South Africa - a land of paradigm shifts. A land where we are willing to leave behind the old, to bravely accept the new. What do we need to exit the dark ages in the morphology of galaxies? How prevalent is the cherishing of old concepts? Traditional morphology has been `mask-oriented', focusing on masks of dust and gas which may constitute only 5 percent of the dynamical mass of a galaxy. Some of the world's foremost astronomers flew to South Africa to address morphologically related issues at an International Conference, the proceedings of which are contained in this volume. Examine predicted extinction curves for primordial dust at high redshift. Stars evolve; why not dust? Read about the breakdown of the Hubble sequence at a redshift of one. Explore the morphology of rings; the mysteries of metal-rich globular clusters; vigorous star-formation in the Large Magellanic Cloud; the world of secular evolution, where galaxies change their shapes within one Hubble time. And much more. Examine a new kinematical classification scheme of the unmasked, dust-penetrated near-infrared images of spiral galaxies. This volume contains over 80 refereed contributions (including 18 in-depth keynote review articles), 40 pages of questions and answers, a panel discussion transcribed from tape and 24 colour plates. The volume is unique in that contributions from both high and low redshift experts are represented at a level readily accessible to postdoctoral students entering the exciting world of morphology - whether it be of the local, or more distant, Universe.Roberts, M.S. and Haynes, M.P.: 1994, Annu. Rev. Astron. Astrophys. 32, 115. Rots, A.H., Bosma, A., Van der Hulst, J.M., Athanassoula, E. and Crane, P.C.: 1990, Astron. J. 100, 387. Rubin, V.C., Burstein, D., Ford, Jr., W.K. and Thonnard, anbsp;...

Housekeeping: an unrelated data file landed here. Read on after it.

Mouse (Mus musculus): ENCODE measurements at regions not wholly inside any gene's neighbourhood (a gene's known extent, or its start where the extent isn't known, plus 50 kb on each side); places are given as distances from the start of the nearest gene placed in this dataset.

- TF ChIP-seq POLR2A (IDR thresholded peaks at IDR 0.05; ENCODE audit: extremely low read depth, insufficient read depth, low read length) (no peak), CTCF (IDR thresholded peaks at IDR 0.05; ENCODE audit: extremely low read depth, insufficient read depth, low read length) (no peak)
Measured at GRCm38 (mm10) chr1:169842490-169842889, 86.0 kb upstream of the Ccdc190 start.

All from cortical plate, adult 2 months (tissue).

|Title||:||Toward a New Millennium in Galaxy Morphology|
|Author||:||David L. Block, Ivânio Puerari, Alan Stockton, DeWet Ferreira|
|Publisher||:||Springer Science & Business Media - 2012-12-06|